The anti-cullin antibody reveals a cullin associated with GST–FbxA:F-box/WD40 in wild-type cells starting at low levels at 8 h, when we detect a weak signal, and increasing at subsequent times in development up to 20 h. In fbxA null cells, a weak cullin band is observed in vegetative cells and a strong band is seen at 4 h, which is consistent with the expression pattern of CulA transcripts regA null cells. The absence of a cullin band in regA null cells suggests that GST–FbxA:F-box/WD40 may need to form a complex with a target protein to recruit a cullin. The absence of a cullin band in erk2 null cells is consistent with this model, as no RegA is present in the complex. In contrast, our results with culA null cells show that CulA is not needed to form a complex containing GST–FbxA:F-box/WD40 and RegA, although we cannot discount the possibility that another cullin is present that does not cross-react with our antibody. However, as we observe no signal with this antibody in culA null cells, we suggest that the cullin in the complex is CulA. No complex is observed with GST alone in any strain tested (Fig. (Fig.6D).6D). We propose that RegA complexes with the F-box/WD40 repeat domain of FbxA via an ERK2-dependent pathway leading to RegA's degradation.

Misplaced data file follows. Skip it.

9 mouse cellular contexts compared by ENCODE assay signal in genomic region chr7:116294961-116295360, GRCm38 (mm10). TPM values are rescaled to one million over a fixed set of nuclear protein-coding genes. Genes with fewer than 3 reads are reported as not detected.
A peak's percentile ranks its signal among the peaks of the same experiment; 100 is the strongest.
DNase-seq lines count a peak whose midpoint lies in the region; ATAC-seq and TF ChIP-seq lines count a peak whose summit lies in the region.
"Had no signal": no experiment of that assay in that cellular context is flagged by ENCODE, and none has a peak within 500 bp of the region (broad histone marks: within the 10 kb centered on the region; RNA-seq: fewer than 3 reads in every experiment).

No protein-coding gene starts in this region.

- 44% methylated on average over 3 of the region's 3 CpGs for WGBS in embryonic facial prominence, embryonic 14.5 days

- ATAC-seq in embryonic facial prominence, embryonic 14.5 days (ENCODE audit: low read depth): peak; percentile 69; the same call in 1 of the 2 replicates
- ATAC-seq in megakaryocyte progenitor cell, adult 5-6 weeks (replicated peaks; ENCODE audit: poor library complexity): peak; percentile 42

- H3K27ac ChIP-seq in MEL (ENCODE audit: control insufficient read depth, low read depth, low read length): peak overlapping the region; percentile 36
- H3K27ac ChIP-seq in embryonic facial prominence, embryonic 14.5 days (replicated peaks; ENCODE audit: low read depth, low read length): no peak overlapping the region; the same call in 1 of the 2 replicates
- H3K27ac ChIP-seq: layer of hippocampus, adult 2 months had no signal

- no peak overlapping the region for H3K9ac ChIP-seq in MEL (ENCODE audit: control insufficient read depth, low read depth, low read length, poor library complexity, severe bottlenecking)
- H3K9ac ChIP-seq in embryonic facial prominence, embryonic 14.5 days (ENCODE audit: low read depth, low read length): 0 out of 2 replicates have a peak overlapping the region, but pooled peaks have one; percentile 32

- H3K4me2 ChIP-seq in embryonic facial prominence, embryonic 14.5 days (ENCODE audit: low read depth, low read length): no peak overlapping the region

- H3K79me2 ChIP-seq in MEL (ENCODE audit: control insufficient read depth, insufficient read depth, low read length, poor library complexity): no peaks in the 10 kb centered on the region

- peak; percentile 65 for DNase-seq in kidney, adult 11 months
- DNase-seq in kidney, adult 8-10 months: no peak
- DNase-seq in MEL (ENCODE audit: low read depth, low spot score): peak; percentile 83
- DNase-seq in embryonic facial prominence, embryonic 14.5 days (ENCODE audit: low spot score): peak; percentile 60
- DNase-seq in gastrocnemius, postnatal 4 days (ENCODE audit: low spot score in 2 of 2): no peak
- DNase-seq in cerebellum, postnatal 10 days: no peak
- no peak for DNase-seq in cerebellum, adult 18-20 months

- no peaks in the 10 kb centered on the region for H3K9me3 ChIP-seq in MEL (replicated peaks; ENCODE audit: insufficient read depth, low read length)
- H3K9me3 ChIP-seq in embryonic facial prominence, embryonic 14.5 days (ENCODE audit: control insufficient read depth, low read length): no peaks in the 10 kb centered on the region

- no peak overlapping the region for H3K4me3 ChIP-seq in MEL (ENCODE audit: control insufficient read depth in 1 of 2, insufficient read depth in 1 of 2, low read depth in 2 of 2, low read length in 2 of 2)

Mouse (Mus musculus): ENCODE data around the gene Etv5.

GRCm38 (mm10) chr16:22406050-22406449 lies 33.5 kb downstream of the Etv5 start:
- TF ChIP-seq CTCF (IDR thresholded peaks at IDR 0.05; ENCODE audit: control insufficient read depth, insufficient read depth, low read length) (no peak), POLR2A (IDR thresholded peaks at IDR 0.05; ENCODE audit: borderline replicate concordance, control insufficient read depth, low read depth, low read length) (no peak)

The onset of RegA degradation at the time of mound formation suggests that RegA degradation could be regulated by increases in extracellular cAMP known to be required for induction of post-aggregative gene expression (see Aubry and Firtel 1999). To examine this hypothesis, we took advantage of the ability to make cells competent to induce cell-type-specific gene expression by high, continuous cAMP that functions through the serpentine, cell-surface cAMP receptor by mimicking early development in suspension (Insall et al. 1994; Schnitzler et al. 1995). Addition of high, continuous cAMP then induces cell-type-specific gene expression. As shown in Figure Figure7,7, high cAMP induces the decrease in RegA protein levels in competent wild-type but not culA null cells. Cells that do not receive high levels of cAMP show some reduction in RegA levels during later time points that coincide with some aggregate formation, which can induce cell-type-specific gene expression through the endogenous production of cAMP. This is not seen in culA null cells. The results are consistent with a model in which mound formation leads to a reduction in RegA protein levels that is dependent on CulA function.

Figure 7
Induction of loss of RegA in suspension culture. Cells were pulsed with 30 nM cAMP for 5 h. The culture was split with one-half +cAMP, receiving cAMP to a final concentration of 300, and the other half not receiving cAMP (−cAMP). Time ...

Discussion

CulA encodes a cullin required for aggregation, morphogenesis, and cell-fate pathways